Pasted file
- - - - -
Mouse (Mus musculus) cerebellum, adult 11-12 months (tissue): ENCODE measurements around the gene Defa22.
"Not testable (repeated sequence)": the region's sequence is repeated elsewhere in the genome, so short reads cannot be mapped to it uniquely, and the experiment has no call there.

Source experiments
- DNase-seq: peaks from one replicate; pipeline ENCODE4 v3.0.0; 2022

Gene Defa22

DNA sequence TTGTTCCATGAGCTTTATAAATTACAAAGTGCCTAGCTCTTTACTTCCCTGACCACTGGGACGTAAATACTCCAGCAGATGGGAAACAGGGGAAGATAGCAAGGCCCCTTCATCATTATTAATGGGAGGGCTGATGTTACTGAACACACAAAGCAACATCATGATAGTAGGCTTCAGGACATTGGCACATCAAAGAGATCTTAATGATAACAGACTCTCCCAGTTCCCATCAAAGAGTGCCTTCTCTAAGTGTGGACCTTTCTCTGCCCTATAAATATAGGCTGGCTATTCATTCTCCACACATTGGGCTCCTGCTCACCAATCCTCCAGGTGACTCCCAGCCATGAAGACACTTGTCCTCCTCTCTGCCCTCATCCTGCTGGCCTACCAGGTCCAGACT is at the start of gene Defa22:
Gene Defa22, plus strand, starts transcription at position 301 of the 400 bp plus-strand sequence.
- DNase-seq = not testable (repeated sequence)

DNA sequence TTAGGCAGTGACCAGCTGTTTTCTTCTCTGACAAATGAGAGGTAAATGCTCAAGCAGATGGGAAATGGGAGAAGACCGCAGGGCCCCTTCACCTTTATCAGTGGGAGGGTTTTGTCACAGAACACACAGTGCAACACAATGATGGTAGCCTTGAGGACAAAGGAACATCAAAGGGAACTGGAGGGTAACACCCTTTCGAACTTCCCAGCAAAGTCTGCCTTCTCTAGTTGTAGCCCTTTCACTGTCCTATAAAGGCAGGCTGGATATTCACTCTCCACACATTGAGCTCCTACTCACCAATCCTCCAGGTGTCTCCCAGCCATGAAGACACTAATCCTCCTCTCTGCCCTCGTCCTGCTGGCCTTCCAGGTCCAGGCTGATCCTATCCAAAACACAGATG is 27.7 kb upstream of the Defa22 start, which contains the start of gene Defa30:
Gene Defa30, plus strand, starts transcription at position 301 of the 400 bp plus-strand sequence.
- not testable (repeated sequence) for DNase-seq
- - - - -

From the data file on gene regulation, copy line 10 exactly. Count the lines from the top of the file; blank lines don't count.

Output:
Gene Defa30, plus strand, starts transcription at position 301 of the 400 bp plus-strand sequence.